Cubs counting on new leaders to step up

Cubs counting on new leaders to step up
February 22, 2014, 9:30 pm
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MESA, Ariz. – Welington Castillo struck the Alfonso Soriano pose while chatting with a reporter on Saturday morning, putting one leg up on his chair while leaning his arm back against the locker.

As a young player, Soriano paid attention and learned about preparation and accountability from the great New York Yankees like Derek Jeter and Mariano Rivera. Win or lose, you had to face the cameras and the microphones. Ducking the media would be asking for trouble.

Unprompted, the Cubs catcher steered the conversation toward Soriano while explaining his mindset heading into his second full season in the big leagues. If the guy with the $136 million contract can do it...

“Soriano always told me: ‘Hey, you got to come to the park like you have nothing in your hand,’” Castillo recalled. “Even if you have made the team already, just (tell yourself): ‘You have to make the team. You need to work hard.’ I’m never going to forget that from him.

“Sori? What can I say? That guy was something special for us.”

That’s missing at Cubs Park, where a clubhouse lacking veteran presence and institutional memory will have to create a new identity. An organization that talks about building it the right way is still cutting corners.

[MORE: Cubs get an up-close look at Armando Rivero]

Ideally, A-ball prospects wouldn’t be the main focus at spring training. Foreclosing on major-league seasons doesn’t create the optimal environment for developing young players. A few brand-name free agents would have taken some of the heat off Starlin Castro and Anthony Rizzo.

It’s about putting people in the best position to succeed. This group will be paying the price as the Ricketts family and Crane Kenney’s business operations department figure out how to run this like a big-market team again.

You can’t just flip a switch when you think the team’s going to contend in 2016 or 2017. Clubhouse culture matters. Having guys who have been there before is valuable, even if it doesn’t show up on a spreadsheet.

“It’s really important, especially in a city like Chicago,” reliever James Russell said. “So many young guys can just get eaten alive there with the nightlife and the fan furor around it and all that. It gets kind of crazy, but that’s what (Ryan) Dempster and all those guys kind of taught us. It’s our job now to pass it on to them. It’s kind of the way baseball works.”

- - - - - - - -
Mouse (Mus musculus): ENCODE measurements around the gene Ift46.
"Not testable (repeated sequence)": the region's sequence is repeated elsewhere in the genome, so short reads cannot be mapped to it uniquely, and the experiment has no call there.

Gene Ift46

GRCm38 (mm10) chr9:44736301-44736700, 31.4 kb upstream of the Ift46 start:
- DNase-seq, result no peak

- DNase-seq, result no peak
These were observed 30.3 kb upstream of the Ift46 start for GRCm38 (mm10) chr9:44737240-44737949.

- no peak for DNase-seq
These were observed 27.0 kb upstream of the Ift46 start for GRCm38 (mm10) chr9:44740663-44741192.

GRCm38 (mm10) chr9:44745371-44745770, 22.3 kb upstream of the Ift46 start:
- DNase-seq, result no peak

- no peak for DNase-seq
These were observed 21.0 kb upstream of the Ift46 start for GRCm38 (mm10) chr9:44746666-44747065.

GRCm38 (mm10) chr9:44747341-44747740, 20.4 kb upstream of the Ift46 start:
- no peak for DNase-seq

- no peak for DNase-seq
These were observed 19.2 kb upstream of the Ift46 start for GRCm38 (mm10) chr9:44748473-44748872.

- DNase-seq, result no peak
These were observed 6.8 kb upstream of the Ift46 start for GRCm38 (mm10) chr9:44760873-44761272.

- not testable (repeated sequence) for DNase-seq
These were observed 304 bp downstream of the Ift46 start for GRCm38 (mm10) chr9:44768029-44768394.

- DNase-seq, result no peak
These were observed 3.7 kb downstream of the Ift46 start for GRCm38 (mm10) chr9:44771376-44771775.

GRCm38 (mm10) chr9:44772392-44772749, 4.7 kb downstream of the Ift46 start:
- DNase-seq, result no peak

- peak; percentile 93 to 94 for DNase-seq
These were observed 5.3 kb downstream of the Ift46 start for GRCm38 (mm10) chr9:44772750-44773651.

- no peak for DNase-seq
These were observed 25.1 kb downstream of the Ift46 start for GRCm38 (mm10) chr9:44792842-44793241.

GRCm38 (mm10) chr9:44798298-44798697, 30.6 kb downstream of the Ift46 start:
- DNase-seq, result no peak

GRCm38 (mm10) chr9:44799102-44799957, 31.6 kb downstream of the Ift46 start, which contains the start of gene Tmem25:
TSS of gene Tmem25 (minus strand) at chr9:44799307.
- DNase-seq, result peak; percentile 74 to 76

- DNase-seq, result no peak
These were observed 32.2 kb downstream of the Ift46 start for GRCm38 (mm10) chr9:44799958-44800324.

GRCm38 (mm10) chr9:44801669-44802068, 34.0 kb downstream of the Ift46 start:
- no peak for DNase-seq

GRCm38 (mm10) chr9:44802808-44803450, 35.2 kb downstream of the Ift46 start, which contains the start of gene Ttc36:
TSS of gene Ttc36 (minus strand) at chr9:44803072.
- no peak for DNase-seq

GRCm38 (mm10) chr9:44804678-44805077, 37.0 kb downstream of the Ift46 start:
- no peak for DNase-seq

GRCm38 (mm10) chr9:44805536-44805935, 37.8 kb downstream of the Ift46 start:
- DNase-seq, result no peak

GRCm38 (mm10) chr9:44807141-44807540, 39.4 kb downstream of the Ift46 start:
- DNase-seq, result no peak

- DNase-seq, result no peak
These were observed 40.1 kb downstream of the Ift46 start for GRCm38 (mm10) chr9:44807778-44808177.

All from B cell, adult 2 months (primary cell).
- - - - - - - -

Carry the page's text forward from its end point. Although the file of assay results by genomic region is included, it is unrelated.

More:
Dempster’s $13.25 million decision to walk away from the Boston Red Sox and take a sabbatical this season brought back the old stories about his strong influence on the pitching staff.

“He had me up at 6 o’clock in the morning for two, three years in a row here in Arizona in the offseason,” Jeff Samardzija said. “It’s easy to feed off other people when one guy has such love for the game. You see it and you kind of understand that you have to have that to be successful.”

There are smart, fiscally responsible investments to be made when you don’t have a 2014 major-league payroll in the neighborhood of $85 million. Have the Cubs surrounded the kids with enough veterans? 

“The honest answer is we have some guys in that clubhouse that are really good character guys and can certainly help our younger players,” general manager Jed Hoyer said. “Are there as many as we would like? No.

“But I think we still have guys they can lean on and help them out. I certainly hope that number continues to grow with time. You hope that some of our young guys now will be helping our even younger guys in the future. That’s an area we can improve.”

This isn’t a meathead caller on talk radio saying Player X “needs to step up and be a leader.” There are subtle ways to make a difference.

“It’s scary,” Russell said. “You got guys that are making 20 times what you make and you watch them on TV before you’re drafted. They have great careers going on. For them to just kind of go out of their way to say – ‘Hey, what’s up? How you doing? How’s your family?’ – it goes kind of a long way.

“It makes you feel that much more comfortable. It helps you actually think that you belong, whether you do or you don’t. That little sense of comfort kind of helps you relax and be yourself. That will help you on the field in the long run.”

[SPRING TRAINING: Baez shows off power, breaks car window with HR]

Reed Johnson and Jeff Baker are remembered as glue guys who dressed up as Hoyer and president of baseball operations Theo Epstein during the “Superheroes” road trip. They welcomed Rizzo when he got called up in the middle of the 2012 season and helped him deal with the hype.

Someone’s going to have to do that for Javier Baez, Kris Bryant and Albert Almora. Hopefully, by then, they will be viewed as pieces of the puzzle, and not franchise saviors. It’s not easy playing inside the Wrigley Field fishbowl.

“They’re going to tear up the minor leagues,” Rizzo said. “It’s our job (to) make them feel like they’re part of the team. That’s what Dempster did for me. Reed Johnson, Baker, they made me feel like I was part of the team and I just clicked right away.

“That’s our job. The guys up here take care of the young guys when they come up.”